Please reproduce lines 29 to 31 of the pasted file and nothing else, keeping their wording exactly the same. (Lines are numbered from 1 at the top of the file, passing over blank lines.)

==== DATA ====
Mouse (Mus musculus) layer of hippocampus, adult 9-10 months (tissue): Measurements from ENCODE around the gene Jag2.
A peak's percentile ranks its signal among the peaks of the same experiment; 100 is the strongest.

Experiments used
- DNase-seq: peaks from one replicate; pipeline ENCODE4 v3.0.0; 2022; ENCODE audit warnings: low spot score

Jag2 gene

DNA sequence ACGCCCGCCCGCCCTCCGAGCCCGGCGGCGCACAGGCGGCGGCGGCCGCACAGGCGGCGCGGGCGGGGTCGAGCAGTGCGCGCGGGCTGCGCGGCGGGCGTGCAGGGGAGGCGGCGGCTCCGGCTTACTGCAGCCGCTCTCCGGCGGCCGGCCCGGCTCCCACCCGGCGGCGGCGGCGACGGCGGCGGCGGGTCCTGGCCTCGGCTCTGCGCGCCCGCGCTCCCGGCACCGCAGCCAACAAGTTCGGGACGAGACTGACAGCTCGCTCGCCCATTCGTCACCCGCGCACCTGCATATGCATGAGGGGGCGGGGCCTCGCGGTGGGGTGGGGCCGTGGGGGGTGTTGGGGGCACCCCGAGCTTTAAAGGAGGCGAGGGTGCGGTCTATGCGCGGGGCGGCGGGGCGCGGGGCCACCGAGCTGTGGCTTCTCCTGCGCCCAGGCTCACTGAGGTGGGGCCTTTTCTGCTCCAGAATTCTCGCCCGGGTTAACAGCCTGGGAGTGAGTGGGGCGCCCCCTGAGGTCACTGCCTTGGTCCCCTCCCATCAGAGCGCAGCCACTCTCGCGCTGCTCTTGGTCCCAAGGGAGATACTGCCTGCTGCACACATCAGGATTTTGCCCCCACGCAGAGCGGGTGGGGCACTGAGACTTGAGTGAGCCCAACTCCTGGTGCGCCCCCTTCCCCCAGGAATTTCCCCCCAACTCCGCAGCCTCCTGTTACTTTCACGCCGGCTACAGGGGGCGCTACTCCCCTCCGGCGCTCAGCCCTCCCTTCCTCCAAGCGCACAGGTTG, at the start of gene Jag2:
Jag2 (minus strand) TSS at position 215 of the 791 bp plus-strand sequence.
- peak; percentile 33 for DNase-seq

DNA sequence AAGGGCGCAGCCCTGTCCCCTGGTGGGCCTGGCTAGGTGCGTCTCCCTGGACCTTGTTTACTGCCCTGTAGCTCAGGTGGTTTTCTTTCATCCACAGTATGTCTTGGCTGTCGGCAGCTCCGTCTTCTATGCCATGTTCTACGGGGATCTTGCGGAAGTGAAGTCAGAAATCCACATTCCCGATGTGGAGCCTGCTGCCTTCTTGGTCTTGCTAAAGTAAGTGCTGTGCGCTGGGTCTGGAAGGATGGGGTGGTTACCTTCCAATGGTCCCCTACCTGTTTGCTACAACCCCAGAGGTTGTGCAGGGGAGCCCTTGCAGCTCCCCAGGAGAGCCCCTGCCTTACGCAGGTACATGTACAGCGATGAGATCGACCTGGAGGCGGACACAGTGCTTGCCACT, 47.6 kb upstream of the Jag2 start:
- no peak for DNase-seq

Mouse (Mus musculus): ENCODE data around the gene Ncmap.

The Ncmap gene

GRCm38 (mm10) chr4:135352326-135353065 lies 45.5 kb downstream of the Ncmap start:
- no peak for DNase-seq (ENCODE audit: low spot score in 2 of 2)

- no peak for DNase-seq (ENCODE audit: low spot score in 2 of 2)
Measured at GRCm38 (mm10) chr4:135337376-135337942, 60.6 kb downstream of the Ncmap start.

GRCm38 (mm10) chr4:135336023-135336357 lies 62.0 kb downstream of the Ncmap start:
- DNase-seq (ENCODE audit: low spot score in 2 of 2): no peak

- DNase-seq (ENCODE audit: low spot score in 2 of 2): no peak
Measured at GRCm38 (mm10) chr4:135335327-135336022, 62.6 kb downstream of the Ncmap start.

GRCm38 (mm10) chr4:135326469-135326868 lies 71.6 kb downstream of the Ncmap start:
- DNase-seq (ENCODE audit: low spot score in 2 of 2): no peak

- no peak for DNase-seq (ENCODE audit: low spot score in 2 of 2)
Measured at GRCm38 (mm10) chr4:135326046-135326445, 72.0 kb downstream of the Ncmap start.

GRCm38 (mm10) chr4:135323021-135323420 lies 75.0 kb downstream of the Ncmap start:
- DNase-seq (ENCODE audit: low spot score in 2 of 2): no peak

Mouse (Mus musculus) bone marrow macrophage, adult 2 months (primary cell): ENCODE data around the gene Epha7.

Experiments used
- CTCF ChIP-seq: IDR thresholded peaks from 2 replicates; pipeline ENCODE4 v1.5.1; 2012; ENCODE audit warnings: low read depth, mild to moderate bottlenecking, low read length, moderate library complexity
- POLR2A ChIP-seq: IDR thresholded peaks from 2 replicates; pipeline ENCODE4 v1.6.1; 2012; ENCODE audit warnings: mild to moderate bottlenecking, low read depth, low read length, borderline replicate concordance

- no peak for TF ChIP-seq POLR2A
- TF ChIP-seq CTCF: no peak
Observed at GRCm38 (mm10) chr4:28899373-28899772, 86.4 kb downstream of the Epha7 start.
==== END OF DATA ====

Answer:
- CTCF ChIP-seq: IDR thresholded peaks from 2 replicates; pipeline ENCODE4 v1.5.1; 2012; ENCODE audit warnings: low read depth, mild to moderate bottlenecking, low read length, moderate library complexity
- POLR2A ChIP-seq: IDR thresholded peaks from 2 replicates; pipeline ENCODE4 v1.6.1; 2012; ENCODE audit warnings: mild to moderate bottlenecking, low read depth, low read length, borderline replicate concordance

- no peak for TF ChIP-seq POLR2A